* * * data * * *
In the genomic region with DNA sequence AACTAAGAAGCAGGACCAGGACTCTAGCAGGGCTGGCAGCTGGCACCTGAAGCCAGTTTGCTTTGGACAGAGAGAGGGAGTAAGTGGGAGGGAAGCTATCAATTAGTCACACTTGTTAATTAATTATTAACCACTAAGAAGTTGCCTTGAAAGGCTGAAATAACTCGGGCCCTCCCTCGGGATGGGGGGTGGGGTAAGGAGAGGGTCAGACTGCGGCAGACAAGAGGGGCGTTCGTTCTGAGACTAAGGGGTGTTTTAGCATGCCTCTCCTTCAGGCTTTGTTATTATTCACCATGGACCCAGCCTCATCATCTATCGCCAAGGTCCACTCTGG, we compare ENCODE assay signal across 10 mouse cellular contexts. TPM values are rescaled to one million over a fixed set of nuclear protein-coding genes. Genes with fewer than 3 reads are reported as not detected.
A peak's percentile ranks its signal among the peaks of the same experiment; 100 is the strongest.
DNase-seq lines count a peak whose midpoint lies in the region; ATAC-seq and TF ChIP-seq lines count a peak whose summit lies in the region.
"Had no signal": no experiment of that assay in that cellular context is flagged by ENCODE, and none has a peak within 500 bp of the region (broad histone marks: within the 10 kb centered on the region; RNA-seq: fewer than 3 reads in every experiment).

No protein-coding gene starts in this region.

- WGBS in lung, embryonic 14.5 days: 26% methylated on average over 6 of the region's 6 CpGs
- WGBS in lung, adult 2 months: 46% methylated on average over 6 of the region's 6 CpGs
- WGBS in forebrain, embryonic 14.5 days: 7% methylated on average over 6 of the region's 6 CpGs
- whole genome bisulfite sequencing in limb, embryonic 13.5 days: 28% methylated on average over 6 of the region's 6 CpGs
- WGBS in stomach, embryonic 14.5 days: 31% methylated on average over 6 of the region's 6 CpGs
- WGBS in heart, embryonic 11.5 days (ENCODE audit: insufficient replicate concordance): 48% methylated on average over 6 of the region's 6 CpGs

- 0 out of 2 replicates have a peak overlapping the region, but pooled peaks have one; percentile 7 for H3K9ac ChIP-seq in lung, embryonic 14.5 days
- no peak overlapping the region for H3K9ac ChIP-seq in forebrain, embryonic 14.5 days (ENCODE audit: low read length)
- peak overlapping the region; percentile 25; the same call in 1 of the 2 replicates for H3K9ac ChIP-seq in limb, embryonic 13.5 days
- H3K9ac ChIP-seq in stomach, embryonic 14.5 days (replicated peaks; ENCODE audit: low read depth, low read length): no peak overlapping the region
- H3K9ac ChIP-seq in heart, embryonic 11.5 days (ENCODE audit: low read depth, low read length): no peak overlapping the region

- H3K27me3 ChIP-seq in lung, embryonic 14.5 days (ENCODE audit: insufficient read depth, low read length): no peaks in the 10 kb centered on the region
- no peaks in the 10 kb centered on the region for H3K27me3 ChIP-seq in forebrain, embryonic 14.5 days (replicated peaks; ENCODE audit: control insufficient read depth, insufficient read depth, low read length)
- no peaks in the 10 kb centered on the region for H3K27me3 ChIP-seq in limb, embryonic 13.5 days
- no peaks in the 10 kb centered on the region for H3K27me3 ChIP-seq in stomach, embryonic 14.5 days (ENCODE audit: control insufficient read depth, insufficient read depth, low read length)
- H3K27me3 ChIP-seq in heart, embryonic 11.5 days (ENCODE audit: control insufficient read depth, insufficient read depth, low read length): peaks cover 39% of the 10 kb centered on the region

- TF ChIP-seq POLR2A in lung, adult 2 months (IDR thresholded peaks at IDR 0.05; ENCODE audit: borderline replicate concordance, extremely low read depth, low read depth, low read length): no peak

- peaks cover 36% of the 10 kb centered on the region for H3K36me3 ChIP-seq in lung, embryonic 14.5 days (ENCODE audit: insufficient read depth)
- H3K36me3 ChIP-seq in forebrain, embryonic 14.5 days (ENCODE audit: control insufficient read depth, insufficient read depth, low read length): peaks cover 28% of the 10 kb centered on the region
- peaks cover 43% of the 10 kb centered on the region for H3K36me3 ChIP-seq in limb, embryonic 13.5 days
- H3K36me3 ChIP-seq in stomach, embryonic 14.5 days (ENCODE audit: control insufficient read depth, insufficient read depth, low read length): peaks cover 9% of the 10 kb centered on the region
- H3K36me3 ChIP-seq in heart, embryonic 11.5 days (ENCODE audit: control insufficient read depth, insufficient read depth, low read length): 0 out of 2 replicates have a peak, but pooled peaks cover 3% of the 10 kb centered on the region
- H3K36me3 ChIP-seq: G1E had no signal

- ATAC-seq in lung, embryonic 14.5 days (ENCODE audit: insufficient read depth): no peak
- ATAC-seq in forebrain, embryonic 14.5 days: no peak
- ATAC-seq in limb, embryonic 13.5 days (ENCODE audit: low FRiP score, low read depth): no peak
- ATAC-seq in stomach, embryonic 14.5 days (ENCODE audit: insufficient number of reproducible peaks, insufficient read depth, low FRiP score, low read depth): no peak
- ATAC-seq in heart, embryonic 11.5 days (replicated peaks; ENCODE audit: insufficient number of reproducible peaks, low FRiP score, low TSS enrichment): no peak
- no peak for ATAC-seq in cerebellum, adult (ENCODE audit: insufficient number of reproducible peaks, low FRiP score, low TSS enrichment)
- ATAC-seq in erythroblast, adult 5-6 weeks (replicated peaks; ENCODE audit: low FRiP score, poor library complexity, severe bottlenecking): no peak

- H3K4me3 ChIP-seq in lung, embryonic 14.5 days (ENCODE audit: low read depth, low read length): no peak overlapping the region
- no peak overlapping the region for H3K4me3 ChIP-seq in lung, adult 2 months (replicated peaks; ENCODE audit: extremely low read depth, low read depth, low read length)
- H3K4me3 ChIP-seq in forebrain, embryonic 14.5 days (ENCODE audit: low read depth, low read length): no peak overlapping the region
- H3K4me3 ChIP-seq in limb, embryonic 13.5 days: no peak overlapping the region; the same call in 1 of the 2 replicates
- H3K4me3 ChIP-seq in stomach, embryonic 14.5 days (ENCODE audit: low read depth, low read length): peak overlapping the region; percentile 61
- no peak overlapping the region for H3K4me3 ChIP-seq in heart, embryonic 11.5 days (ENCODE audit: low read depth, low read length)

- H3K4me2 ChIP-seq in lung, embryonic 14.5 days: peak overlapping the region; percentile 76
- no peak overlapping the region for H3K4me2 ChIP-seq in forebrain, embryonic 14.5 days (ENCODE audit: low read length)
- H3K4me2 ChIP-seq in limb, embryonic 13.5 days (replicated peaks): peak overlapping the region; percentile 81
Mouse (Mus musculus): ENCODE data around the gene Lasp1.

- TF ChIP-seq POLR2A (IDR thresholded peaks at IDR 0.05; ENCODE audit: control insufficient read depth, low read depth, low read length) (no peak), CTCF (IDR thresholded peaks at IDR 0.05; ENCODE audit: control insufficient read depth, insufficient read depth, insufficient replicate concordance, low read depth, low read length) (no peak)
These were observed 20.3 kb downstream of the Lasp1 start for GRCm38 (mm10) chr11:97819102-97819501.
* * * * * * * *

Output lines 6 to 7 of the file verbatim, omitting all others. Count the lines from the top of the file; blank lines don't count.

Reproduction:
- WGBS in lung, embryonic 14.5 days: 26% methylated on average over 6 of the region's 6 CpGs
- WGBS in lung, adult 2 months: 46% methylated on average over 6 of the region's 6 CpGs